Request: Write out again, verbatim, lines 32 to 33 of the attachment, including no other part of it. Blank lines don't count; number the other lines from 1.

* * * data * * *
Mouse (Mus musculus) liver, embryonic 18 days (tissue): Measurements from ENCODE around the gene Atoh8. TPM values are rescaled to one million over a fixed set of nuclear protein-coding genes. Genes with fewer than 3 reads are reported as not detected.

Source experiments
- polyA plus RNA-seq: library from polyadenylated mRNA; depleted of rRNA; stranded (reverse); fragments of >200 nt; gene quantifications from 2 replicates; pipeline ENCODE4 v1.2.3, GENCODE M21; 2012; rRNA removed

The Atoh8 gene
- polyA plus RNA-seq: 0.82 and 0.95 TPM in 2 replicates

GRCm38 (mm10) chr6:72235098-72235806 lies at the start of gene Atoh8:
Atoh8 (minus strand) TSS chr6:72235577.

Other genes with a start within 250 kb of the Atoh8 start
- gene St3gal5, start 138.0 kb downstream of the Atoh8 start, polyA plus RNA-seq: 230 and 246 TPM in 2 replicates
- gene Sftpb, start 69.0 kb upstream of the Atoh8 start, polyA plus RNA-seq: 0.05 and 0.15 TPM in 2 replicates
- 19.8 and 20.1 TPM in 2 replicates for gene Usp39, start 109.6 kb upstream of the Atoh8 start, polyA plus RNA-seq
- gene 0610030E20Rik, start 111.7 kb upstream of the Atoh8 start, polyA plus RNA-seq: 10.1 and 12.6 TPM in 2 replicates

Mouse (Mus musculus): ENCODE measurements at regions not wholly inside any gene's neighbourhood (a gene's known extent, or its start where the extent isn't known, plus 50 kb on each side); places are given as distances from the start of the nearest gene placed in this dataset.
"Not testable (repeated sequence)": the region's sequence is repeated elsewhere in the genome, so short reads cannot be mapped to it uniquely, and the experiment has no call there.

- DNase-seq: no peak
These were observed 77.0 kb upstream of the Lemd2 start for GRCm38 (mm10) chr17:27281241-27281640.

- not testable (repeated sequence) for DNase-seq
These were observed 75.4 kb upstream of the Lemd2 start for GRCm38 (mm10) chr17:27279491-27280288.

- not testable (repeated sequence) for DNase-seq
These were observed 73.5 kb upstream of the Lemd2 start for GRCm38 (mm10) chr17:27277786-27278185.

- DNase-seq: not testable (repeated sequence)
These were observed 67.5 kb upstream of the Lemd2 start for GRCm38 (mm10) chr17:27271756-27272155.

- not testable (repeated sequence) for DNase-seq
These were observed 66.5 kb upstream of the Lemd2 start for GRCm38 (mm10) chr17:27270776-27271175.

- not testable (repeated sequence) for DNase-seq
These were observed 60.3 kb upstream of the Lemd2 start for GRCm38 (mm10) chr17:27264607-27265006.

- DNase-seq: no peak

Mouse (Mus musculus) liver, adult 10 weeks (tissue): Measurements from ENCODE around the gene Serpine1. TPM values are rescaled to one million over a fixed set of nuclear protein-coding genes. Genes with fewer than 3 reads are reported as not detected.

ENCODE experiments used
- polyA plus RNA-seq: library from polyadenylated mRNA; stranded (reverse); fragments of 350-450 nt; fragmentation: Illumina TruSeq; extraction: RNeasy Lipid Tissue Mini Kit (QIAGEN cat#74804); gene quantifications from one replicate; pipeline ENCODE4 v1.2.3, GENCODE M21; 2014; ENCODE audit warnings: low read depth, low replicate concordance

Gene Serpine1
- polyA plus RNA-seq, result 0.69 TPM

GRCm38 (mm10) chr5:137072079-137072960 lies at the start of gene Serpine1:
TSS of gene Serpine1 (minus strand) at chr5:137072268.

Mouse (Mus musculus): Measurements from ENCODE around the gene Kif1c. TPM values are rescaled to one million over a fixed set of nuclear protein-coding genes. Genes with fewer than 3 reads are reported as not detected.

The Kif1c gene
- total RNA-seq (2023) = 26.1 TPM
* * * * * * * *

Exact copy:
- polyA plus RNA-seq, result 0.69 TPM

GRCm38 (mm10) chr5:137072079-137072960 lies at the start of gene Serpine1: